Thankfully I had another reason to go… My father spent some time in Malta after the War, as a Signalman on a minesweeper and he had mentioned enjoying some time ashore down a street which he called “The Gut”, but is actually called Strait Street in English.   So when my wife and I went to Malta / Gozo a few years ago, we searched for a copy of a book by George Cini, called Strait Street.  We couldn’t find an English copy anywhere, so I got in touch with George and managed to get hold of a copy to give to my dad.   During my email exchanges with George, I mentioned my dad’s book and he suggested I present a copy of it, personally, to the Fondazzioni Wirt Artna (FWA), which is an organisation dedicated to preserving the history of the island.  And so that was also arranged…

So, like London buses, you don’t hear anything from me for a while and now a few posts of my, sometimes very wet, time in Malta & Gozo, beginning with the Mdina…

 

Southern Finland

The remainder of our holiday was spent on the Finnish mainland.  After catching the ferry back from Brändö, we drove up the west coast via the beautiful, UNESCO World Heritage town of Rauma and then on to Yyteri beach, which is one of the longest sandy beaches in Scandinavia at around 6km.  From there we turned east to our base for the next 4 nights, which was a self-catering wooden lodge, or chalet, next to Lake Vesijako.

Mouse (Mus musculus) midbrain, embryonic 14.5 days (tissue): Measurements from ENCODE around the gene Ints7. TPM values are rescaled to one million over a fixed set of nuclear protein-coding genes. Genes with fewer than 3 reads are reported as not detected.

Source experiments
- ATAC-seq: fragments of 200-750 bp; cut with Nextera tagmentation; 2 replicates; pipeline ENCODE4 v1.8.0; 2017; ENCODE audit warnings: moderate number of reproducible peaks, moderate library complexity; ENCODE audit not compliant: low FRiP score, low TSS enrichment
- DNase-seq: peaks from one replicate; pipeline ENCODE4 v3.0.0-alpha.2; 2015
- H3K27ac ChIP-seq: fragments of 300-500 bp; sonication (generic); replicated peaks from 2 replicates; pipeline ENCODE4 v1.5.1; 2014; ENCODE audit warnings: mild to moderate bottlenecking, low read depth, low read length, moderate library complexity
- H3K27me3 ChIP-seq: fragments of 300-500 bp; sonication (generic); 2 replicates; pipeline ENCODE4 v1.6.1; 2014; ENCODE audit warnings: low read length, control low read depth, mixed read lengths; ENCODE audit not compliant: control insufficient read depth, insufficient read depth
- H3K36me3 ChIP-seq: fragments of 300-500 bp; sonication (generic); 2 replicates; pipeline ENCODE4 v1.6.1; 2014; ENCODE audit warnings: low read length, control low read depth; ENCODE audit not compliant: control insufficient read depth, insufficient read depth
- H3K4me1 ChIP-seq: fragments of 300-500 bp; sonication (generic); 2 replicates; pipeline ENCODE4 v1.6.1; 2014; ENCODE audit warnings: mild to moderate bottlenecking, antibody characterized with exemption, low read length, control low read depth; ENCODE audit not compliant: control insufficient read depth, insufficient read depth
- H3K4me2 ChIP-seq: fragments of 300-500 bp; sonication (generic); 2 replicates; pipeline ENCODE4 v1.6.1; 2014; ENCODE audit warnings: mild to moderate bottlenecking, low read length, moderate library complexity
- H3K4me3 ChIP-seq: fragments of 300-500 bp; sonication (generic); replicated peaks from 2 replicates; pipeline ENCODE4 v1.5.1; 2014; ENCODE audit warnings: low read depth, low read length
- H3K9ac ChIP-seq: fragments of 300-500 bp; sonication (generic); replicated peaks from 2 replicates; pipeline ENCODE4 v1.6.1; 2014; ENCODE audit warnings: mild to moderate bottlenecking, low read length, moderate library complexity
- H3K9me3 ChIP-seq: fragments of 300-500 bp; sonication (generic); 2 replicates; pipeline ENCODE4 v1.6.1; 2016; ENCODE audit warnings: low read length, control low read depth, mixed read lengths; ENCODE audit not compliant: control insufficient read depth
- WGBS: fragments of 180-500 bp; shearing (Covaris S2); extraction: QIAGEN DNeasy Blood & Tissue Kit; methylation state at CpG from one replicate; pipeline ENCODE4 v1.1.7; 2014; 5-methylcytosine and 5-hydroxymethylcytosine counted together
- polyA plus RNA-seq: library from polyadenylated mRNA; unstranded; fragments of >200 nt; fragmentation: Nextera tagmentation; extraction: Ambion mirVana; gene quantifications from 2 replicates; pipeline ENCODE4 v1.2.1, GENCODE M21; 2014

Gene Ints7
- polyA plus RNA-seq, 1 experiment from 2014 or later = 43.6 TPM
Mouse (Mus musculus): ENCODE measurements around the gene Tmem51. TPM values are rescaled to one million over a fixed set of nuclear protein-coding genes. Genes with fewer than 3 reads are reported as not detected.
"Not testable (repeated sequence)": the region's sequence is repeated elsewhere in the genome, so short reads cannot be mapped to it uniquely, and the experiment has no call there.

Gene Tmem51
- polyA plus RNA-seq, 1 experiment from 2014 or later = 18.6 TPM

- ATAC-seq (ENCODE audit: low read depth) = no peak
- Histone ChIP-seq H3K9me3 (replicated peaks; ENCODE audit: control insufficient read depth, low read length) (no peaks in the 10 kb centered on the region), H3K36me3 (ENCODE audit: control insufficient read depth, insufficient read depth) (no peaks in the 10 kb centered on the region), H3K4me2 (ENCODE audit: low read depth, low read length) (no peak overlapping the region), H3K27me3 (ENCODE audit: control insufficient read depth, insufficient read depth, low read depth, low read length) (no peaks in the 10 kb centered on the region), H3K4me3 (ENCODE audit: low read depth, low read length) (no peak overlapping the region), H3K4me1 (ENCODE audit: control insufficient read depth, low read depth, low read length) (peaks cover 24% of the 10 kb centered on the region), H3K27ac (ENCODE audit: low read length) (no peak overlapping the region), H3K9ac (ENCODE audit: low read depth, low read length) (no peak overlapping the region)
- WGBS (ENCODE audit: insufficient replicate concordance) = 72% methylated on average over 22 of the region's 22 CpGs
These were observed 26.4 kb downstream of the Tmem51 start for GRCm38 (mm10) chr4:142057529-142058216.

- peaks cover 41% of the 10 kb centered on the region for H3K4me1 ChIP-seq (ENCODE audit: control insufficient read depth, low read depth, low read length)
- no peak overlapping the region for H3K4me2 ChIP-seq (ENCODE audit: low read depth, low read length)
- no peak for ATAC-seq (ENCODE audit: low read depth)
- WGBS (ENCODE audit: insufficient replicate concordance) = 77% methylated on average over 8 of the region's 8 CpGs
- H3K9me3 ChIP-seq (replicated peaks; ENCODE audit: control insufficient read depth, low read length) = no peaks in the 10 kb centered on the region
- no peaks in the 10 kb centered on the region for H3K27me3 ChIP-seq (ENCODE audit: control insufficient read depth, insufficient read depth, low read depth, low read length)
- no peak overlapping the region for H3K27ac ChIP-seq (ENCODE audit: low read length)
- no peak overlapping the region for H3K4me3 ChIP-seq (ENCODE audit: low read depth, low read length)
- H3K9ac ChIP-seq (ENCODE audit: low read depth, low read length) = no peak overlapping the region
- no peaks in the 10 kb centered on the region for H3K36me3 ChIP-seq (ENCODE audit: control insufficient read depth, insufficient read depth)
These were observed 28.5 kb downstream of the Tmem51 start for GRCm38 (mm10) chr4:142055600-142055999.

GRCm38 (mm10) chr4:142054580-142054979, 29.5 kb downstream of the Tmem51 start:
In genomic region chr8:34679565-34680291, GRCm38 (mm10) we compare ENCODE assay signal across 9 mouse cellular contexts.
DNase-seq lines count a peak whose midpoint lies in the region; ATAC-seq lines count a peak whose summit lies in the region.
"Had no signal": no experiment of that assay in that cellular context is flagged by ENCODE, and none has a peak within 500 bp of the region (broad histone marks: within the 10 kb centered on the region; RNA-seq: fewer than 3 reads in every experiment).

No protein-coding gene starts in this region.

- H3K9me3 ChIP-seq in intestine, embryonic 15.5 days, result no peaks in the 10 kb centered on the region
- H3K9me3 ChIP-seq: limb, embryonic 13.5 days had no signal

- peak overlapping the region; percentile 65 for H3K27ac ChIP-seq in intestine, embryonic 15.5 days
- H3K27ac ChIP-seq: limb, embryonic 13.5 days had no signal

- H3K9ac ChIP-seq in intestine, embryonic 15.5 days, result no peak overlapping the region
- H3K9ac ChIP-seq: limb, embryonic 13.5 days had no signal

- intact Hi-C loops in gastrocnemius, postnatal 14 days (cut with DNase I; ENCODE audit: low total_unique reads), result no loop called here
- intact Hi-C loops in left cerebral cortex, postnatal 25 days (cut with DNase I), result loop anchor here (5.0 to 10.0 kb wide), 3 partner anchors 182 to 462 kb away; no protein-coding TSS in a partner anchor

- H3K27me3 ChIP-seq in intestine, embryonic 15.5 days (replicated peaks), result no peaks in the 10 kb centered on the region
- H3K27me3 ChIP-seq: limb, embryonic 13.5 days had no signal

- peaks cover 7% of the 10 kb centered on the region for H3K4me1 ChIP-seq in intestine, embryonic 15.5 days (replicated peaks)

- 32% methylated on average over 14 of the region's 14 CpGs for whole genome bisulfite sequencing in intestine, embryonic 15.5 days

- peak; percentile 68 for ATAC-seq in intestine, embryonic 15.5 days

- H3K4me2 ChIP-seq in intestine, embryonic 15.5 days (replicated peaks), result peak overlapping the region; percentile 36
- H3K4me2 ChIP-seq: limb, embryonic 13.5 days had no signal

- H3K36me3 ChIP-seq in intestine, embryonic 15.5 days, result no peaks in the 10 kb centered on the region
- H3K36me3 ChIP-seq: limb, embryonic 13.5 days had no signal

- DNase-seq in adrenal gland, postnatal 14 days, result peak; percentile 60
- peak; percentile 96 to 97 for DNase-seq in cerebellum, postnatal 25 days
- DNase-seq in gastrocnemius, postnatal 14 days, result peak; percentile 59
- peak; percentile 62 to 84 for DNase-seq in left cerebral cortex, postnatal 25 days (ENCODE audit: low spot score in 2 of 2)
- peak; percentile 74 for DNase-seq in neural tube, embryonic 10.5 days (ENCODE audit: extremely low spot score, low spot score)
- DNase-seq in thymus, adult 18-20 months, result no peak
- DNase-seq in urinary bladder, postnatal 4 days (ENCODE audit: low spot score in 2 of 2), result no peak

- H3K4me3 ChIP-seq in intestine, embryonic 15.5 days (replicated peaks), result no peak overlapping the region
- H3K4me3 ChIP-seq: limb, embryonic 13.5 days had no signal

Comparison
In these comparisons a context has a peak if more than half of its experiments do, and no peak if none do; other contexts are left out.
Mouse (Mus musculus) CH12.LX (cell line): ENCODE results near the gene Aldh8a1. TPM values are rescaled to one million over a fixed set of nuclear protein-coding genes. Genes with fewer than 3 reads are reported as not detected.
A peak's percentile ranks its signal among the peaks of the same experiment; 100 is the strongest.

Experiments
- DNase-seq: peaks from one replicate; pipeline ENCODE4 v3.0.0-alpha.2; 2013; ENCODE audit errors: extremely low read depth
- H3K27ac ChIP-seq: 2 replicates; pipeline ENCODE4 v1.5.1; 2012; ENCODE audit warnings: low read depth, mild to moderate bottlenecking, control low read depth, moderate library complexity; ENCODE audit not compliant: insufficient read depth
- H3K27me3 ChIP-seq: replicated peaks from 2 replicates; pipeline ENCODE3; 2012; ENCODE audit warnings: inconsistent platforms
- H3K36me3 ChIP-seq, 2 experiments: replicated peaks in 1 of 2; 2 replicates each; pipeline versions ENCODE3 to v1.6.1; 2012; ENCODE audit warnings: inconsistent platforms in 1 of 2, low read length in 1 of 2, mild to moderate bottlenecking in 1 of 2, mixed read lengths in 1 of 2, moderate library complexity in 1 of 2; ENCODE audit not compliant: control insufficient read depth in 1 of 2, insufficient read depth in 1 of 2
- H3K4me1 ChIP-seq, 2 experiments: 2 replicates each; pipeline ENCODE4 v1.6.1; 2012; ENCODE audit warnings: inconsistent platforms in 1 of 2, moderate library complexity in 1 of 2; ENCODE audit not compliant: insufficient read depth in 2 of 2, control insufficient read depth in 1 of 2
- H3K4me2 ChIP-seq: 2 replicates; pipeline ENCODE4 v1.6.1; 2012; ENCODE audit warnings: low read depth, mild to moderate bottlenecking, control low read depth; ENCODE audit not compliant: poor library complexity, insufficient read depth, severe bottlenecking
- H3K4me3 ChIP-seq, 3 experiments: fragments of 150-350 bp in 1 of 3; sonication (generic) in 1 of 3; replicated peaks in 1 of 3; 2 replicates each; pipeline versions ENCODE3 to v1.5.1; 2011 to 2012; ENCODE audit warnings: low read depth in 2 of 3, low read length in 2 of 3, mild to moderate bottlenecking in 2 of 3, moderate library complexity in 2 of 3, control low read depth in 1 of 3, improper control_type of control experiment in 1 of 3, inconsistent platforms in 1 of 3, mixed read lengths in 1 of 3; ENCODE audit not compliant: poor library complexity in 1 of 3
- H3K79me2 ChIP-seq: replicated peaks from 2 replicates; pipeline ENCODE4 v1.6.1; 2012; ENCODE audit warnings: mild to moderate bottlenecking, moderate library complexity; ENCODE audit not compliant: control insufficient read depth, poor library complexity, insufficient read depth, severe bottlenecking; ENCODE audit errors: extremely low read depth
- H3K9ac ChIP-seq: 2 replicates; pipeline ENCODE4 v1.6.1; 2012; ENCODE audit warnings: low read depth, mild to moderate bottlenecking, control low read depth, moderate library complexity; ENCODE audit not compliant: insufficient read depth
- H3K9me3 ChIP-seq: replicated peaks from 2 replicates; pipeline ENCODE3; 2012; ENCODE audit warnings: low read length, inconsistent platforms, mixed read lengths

We returned to spend 2 more nights in the delightful city of Turku, which is the oldest town in Finland, with stops en route at the towns of Lammi and Hämeenlinna

Some other things I learnt during this trip (which you might also like to know):

  • As well as having thousands of islands, there are 100’s if not also thousands of lakes in Finland as well (and the Finns take great advantage of these by having weekend lodges close by).
  • There are a huge number and variety of mushrooms and toadstools in the woods. (During one walk, I met a man and his wife foraging.  They had collected at least one big bucket load of one particular type).
  • The woods are not all conifers as I imagined they might be.  There appears to be an equal number of deciduous trees as well.
  • The people are extremely welcoming and friendly.
  • The Finnish language seems to specialise in very long words, which often include double A’s, E’s, I’s, K’s, M’s, N’s or U’s.  The longest word I encountered, which I don’t think is exceptional, was 25 letters long.
  • I don’t know the significance, but many (most?) street or track names end in ‘antie’, ‘entie’, ‘ontie’ or ‘untie’.
  • The peak summer holiday season is from mid-June to mid-August and, before and after that period, you may find some things are not running or closed.  (Though the ferries appear to run all year round – when it’s not completely iced over of course!)
  • In the depths of winter, when conditions allow, it’s possible to drive over the ice to some islands. (No doubt special tyres and a brave or trusting nature are required for this).
  • Last, but by no means least, the beer in Finland (and Stockholm) is pretty good.  They certainly know how to make a tasty IPA. 😊 Cheers! 🍻